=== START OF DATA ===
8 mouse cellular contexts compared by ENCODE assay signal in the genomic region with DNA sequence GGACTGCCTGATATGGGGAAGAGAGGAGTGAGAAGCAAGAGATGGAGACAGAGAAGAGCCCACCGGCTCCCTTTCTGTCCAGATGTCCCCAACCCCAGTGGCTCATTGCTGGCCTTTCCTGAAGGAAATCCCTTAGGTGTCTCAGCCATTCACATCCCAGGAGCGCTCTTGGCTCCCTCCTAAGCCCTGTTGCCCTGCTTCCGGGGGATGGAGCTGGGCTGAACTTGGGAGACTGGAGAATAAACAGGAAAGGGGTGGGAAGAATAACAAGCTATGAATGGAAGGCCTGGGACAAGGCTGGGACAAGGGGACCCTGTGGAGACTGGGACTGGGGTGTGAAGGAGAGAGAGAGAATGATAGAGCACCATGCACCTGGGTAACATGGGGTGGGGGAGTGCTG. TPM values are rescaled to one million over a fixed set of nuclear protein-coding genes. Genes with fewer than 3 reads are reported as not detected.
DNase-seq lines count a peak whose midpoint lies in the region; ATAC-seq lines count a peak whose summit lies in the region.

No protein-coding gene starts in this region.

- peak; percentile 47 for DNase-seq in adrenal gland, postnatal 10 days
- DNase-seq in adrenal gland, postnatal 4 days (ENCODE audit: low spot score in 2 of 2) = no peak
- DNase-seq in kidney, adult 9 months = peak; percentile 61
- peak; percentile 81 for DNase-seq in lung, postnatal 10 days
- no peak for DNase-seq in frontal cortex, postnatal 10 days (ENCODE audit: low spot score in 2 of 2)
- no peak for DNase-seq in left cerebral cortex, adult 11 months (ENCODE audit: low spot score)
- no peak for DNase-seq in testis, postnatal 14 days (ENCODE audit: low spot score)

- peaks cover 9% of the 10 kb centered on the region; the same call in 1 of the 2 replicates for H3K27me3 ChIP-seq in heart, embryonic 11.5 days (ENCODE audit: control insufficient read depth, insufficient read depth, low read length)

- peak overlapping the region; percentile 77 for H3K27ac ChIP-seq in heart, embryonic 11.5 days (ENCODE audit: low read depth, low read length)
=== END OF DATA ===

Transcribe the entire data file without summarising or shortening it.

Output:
8 mouse cellular contexts compared by ENCODE assay signal in the genomic region with DNA sequence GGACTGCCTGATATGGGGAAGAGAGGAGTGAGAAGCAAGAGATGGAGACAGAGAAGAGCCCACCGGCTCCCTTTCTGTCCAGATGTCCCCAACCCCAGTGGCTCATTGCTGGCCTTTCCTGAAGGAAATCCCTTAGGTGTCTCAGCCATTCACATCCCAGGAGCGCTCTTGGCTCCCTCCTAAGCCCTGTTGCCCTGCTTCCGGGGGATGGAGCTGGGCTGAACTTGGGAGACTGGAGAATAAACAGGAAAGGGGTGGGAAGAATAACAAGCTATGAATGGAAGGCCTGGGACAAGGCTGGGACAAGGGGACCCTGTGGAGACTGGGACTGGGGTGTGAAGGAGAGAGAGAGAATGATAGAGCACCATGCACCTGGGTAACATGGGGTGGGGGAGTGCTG. TPM values are rescaled to one million over a fixed set of nuclear protein-coding genes. Genes with fewer than 3 reads are reported as not detected.
DNase-seq lines count a peak whose midpoint lies in the region; ATAC-seq lines count a peak whose summit lies in the region.

No protein-coding gene starts in this region.

- peak; percentile 47 for DNase-seq in adrenal gland, postnatal 10 days
- DNase-seq in adrenal gland, postnatal 4 days (ENCODE audit: low spot score in 2 of 2) = no peak
- DNase-seq in kidney, adult 9 months = peak; percentile 61
- peak; percentile 81 for DNase-seq in lung, postnatal 10 days
- no peak for DNase-seq in frontal cortex, postnatal 10 days (ENCODE audit: low spot score in 2 of 2)
- no peak for DNase-seq in left cerebral cortex, adult 11 months (ENCODE audit: low spot score)
- no peak for DNase-seq in testis, postnatal 14 days (ENCODE audit: low spot score)

- peaks cover 9% of the 10 kb centered on the region; the same call in 1 of the 2 replicates for H3K27me3 ChIP-seq in heart, embryonic 11.5 days (ENCODE audit: control insufficient read depth, insufficient read depth, low read length)

- peak overlapping the region; percentile 77 for H3K27ac ChIP-seq in heart, embryonic 11.5 days (ENCODE audit: low read depth, low read length)